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Bridstow Herefordshire

 

Bridstow lies in Archenfield and was Lann San Freit (sometimes Lann San Bregit) before the arrival of the English in whose language the name means 'Holy place of St Bride'.  The Liber Llandavensis, the Book of Llandaff, records that in 1066, Herewald,  bishop of Llandaff, appointed Guollguinn as priest here. Guillguinn's son Ioann succeeded him as parish priest (It was not uncommon for priests to be married and sons sometimes succeeded fathers in an incumbency).

Although it clearly existed, and had a church with a priest at the time, Bridstow itself is not mentioned in Domesday. This is common for places in Archenfield.

Two places in the present parish do appear in Domesday, Ascis and Wiltone - now Ashe Ingen - and Wilton. Ascis and Wilton belonged to the manor of Cleeve on the left bank of the Wye. Cleeve had belonged to Harold Godwinson before he became king. The manor of Cleeve was centred in the area which is now Lower Cleeve Farm on the southern outskirts of Ross-on-Wye. It has been suggested that it was Harold who took this area from the Welsh while he was campaigning against them in the 1050s.

 

St Bridget's church, Bridstow was rebuilt in 1862 but the re-set chancel arch is early 12th century. A re-set arcade of about 1200 is in the north chancel wall. The tower is late 14th century.

Image courtesy of Hereford City Library

   

Bridstow church in February 2006 during a visit by the LOWV group

   

Bridstow medieval churchyard cross. Churchyard crosses are common in Herefordshire

   

The Wells Brook flowing through its marshy valley leading towards Bridstow church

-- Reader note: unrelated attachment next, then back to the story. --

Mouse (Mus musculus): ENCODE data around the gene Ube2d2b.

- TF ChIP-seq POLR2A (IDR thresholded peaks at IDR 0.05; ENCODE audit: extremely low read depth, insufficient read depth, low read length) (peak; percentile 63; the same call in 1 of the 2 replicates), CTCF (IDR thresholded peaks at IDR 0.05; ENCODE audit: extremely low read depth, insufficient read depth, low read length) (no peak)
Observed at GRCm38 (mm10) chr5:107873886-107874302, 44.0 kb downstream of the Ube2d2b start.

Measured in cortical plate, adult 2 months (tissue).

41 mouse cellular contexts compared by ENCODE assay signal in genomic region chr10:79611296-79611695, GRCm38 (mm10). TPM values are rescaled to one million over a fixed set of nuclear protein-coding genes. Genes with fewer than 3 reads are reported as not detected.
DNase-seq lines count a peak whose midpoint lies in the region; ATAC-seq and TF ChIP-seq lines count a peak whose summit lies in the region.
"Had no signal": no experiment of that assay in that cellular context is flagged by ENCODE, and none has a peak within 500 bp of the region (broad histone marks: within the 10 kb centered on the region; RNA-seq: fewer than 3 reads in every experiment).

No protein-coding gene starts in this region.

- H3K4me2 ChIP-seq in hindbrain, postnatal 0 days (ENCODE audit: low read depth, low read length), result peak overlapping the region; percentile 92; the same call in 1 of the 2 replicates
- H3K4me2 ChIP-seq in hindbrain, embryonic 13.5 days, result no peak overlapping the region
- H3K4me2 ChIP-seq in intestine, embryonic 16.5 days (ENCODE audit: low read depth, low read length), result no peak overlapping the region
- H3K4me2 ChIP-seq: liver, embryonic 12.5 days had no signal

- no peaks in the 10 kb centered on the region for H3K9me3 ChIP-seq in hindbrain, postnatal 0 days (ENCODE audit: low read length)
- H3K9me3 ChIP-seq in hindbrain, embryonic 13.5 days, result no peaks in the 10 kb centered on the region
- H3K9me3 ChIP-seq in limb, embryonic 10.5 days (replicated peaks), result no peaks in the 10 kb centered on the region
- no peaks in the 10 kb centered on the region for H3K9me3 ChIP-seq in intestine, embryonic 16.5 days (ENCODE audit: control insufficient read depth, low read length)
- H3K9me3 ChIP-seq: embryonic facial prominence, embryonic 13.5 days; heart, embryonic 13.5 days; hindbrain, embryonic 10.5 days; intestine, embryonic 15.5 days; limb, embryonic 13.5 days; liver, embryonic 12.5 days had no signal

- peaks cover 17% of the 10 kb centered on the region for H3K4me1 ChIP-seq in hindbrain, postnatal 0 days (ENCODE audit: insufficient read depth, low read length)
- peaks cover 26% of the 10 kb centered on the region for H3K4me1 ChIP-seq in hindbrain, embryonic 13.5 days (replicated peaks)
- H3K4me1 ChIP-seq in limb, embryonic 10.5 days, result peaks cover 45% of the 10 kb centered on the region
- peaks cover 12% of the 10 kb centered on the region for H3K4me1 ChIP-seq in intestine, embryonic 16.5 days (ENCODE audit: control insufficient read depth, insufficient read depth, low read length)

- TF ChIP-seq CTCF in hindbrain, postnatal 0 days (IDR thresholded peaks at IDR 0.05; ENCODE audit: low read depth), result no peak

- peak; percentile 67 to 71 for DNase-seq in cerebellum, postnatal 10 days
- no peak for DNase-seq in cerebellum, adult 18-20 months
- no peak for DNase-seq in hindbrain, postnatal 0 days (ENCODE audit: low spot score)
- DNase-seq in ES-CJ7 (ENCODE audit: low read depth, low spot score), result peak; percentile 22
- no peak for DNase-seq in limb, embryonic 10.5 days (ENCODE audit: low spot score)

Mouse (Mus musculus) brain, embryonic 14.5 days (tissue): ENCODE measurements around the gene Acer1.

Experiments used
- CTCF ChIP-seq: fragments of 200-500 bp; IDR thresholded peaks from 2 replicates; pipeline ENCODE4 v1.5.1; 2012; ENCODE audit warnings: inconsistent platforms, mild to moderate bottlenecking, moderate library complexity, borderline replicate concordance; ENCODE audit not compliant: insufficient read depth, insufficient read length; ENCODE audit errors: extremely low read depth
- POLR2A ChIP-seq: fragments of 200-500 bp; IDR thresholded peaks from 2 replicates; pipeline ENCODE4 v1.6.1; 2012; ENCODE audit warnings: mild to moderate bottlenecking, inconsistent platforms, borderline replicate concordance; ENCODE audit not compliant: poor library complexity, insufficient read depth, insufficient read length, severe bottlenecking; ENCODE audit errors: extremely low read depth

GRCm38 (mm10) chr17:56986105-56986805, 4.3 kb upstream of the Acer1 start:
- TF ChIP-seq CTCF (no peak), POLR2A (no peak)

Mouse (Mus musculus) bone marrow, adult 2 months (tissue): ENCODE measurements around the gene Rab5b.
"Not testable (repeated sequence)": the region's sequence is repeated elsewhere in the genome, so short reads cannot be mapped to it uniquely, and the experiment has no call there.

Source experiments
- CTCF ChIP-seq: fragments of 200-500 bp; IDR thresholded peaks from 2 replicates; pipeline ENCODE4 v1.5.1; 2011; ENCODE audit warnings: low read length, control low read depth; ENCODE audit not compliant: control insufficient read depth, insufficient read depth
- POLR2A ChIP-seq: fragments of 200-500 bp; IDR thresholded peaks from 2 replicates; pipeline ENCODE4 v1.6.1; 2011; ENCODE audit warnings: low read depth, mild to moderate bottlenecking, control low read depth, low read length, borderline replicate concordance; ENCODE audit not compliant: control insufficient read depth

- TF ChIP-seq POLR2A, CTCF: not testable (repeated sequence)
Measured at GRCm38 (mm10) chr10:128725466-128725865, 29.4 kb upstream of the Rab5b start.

A little nearer to Bridstow church. The footpath from Pool Mill to the church.

   

Bathers at Bridstow in the 1930s

   

 
   

Buckcastle Hill

 

Houses on the edge of what originated as a squatter settlement at Buckcastle Hill

Poolmill

 
 

Ashe Ingen

Ashe Ingen takes its name from Ascis - ash trees. It was one of the earliest English lands in Archenfield.

 

Wilton

If Ashe Ingen takes its name from ash trees, Wilton is the estate among the willows.

Wilton and Wilton Bridge from the Ross-on-Wye side of the river. Click for Wilton page.

 

For Wilton Castle click image

 

Dadnor

Pony and trap at Dadnor Court

 

Birch

Also at Bridstow in the 13th-14th century was Birch or Birchis with the simple meaning Birch Trees, in contrast to the ash of Ashe Ingen and the willows of Wilton.

The site of Moraston House was known as Meredicheston - Maredudd's (Meredith) estate in 1334.

 

Hollington

This pond on the Crow Brook which forms the boundary between the parishes of Bridstow and Marstow.

   

From the air this pond is a fairly substantial landscape feature.

   

Yet it was not there in 1839 when the tithe map was drawn

   

Nor in 1905 on the 2nd edition OS map

 

Links

Bridstow GENUKI pages

wyenot.com/bridstow

Archaeological records from Bridstow are held by Historic Herefordshire On Line

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Wye Valley History pages

maintained by Archenfield Archaeology Ltd

           

This project was part-financed by the European Union (EAGGF) and DEFRA through the Herefordshire Rivers LEADER+ Programme.